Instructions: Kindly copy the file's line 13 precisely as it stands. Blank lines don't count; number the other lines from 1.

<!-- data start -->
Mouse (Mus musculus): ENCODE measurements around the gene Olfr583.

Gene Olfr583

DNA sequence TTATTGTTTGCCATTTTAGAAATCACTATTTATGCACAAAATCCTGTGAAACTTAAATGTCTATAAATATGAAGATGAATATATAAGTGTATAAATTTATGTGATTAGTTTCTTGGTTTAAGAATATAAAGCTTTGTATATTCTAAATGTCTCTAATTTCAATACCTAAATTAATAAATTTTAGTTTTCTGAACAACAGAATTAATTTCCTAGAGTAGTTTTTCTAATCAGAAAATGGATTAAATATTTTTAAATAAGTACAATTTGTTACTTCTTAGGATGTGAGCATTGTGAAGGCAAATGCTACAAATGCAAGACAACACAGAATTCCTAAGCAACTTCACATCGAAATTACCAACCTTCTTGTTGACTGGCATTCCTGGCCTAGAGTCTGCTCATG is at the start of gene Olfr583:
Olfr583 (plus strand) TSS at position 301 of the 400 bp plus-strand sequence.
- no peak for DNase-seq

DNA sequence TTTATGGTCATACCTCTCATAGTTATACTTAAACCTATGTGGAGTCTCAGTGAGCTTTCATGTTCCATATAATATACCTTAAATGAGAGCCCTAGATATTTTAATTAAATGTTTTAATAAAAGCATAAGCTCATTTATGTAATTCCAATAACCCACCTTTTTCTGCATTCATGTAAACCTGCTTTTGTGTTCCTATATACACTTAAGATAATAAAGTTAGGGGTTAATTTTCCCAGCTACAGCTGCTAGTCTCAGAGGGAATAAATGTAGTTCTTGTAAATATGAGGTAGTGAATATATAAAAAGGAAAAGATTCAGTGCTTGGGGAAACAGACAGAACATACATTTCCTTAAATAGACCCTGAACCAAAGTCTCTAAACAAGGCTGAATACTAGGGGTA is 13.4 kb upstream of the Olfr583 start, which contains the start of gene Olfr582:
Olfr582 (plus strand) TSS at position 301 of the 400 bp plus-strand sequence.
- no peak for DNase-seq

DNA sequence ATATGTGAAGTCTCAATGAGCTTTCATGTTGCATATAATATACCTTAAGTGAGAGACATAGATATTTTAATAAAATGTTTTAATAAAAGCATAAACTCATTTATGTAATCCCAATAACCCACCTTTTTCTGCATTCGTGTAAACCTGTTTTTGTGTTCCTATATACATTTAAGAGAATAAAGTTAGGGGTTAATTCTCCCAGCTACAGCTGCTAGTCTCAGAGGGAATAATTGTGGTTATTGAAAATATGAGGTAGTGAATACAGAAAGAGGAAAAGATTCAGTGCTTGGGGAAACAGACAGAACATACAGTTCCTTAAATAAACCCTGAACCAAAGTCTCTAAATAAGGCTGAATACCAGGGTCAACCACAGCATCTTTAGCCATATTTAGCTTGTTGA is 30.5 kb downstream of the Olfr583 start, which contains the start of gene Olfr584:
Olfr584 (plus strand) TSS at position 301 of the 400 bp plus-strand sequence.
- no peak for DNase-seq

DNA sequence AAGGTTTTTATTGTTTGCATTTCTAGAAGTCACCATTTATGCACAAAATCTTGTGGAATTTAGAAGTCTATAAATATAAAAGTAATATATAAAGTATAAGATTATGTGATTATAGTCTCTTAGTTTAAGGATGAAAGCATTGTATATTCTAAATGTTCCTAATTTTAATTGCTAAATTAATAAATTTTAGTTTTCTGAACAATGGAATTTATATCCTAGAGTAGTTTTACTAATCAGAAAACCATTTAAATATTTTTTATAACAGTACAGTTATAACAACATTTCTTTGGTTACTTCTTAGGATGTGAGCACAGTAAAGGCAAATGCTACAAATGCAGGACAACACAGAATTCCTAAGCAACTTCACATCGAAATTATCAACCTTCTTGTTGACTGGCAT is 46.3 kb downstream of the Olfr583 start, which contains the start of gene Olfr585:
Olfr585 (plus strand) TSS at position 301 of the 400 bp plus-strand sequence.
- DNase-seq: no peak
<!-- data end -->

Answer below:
Olfr585 (plus strand) TSS at position 301 of the 400 bp plus-strand sequence.